Reliability: Many factors contribute to the reliability of a radio's basic functionality. When first responders push the talk button, they expect the radio to work and the network to be available for the safety of utility personnel or for the safety of citizens that they serve. Bandwidth and capacity in the overall network matters during a crisis because dozens of people need to be talking with one another at the same time. In high-density, a high-traffic inner city situation, the responsiveness of the radio is a concern. Responsiveness has architectural implications as well as vendor-influenced attributes. Does the vendor go beyond the basics of the standard specifications? Is there redundancy built into the network? These are questions that go beyond the standard itself.
Flexibility: Geographic redundancy built into the network is necessary in some situations. Disaster can strike anywhere. Sometimes it is necessary to relocate the point of operational control from one site to another. In regional power outages, this can mean moving control from one city to another without losing subscriber radios in the process. Different standards have different capabilities for this geographical flexibility.
Cost: Cost is one parameter among many. Some standards are geared toward reducing the radio to a commodity. Yet, tradeoffs are made elsewhere in the overall solution to achieve that cost. Cost also has implications for the ruggedness of a radio. Not all radios are truly designed for mission-critical applications.
Tech Support: Tech support is a necessary part of evaluating any technology solution. It involves several points of coordination between utility and vendor. Who does basic maintenance? In some instances, the vendor monitors the overall system and dispatches the utility's personnel to address problems. That requires processes and a level of trust that comes with experience.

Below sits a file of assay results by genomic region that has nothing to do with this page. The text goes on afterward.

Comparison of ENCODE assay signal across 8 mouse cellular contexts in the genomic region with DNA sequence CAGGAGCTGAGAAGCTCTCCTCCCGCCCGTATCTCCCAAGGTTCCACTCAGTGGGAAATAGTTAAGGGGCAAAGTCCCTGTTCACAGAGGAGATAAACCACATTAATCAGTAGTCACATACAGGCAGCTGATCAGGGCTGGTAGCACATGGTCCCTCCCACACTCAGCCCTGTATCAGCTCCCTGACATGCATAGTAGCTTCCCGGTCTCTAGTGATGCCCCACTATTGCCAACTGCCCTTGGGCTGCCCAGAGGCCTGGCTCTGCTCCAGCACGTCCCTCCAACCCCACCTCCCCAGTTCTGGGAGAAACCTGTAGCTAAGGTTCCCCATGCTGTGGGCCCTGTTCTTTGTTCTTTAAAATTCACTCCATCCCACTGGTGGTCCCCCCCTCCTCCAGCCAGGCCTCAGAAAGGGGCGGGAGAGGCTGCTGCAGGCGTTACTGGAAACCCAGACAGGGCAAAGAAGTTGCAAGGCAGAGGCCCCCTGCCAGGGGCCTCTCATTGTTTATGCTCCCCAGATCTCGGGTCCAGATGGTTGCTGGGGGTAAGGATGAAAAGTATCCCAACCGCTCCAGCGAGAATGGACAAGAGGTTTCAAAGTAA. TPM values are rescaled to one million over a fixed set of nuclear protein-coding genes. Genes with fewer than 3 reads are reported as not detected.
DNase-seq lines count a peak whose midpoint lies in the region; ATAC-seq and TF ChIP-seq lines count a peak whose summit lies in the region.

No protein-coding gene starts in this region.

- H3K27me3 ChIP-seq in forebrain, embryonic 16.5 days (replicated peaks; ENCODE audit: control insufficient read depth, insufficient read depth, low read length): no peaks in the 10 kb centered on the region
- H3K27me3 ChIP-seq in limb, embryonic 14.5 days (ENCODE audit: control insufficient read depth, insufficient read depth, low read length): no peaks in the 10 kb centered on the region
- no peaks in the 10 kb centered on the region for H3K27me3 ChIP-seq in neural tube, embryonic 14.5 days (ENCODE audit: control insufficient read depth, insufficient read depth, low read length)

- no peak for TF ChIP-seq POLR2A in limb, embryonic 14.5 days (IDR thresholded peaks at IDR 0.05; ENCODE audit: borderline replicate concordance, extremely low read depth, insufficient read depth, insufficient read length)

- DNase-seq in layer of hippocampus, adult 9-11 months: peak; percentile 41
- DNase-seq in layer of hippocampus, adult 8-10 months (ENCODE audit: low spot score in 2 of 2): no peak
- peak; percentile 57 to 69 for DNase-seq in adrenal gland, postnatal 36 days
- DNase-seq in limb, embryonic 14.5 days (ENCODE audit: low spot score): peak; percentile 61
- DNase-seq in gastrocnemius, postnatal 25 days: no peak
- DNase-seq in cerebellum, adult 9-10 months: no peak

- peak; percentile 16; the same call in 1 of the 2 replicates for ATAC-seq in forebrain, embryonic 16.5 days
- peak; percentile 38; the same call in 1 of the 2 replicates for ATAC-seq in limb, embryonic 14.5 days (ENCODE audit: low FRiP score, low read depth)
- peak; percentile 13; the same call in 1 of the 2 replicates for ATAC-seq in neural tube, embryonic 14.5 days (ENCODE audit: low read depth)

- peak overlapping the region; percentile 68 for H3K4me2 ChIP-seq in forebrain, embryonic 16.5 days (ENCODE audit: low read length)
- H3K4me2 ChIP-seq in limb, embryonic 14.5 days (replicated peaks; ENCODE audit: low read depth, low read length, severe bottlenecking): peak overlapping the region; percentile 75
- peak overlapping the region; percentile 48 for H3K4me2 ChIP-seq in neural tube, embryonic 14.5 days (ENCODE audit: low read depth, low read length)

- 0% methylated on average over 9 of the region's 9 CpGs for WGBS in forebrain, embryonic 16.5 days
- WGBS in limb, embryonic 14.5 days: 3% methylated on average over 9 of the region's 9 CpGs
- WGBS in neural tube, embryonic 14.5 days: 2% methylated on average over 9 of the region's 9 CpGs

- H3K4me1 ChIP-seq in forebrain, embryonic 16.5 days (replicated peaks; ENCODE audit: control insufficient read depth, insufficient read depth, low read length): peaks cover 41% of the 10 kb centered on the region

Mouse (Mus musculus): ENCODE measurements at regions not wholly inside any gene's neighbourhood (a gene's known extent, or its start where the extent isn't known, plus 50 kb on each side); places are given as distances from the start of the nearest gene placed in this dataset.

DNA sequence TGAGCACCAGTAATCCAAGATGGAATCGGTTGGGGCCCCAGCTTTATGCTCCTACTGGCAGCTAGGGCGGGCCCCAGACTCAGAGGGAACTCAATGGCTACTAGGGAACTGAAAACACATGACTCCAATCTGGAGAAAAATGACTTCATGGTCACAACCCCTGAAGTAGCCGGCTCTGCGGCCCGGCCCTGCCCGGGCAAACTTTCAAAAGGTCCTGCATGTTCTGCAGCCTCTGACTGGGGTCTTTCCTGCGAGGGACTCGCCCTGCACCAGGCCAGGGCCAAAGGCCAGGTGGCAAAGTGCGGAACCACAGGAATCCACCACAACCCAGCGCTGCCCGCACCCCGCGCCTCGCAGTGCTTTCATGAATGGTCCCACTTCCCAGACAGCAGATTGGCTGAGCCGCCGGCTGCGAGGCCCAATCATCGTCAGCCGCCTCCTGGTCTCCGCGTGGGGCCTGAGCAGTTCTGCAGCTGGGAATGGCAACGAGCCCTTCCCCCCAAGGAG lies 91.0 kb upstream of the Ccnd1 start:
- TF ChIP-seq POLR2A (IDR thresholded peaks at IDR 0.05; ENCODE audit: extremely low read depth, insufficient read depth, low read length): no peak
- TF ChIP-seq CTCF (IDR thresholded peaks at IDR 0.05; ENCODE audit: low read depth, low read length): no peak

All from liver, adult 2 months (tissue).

Emergency Response: Another vendor issue is emergency response. Technical standards do not dictate vendor performance. Will the vendor be there when disaster strikes? Can the vendor place additional radios and other gear at your disposal in advance of a storm? Vendors with extensive market and channel presence have more resources to help you prepare ahead of a disaster.
Security: Most standards have some level of encryption. Vendors have to implement that encryption and some will go beyond the baseline. Security is also multi-faceted. Security touches both voice and data transmission. It also involves encryption and detection within the network and over the air as bits pass among radios.
Standards are a good thing. They create interoperability among different pieces of equipment and competition among vendors and an implied safety net for purchasers. The proliferation of standards can become confusing as different vendors bid with different standards and different implementations of those standards. Utility managers don't need to be experts in the competing technologies-but rather they should focus on their real concern: Is this system going to work when we absolutely need it to work and deliver the performance needed to meet the needs of the users?
About the author: Jeff Grosshauser is area sales manager, Utility Market, for Motorola Solutions.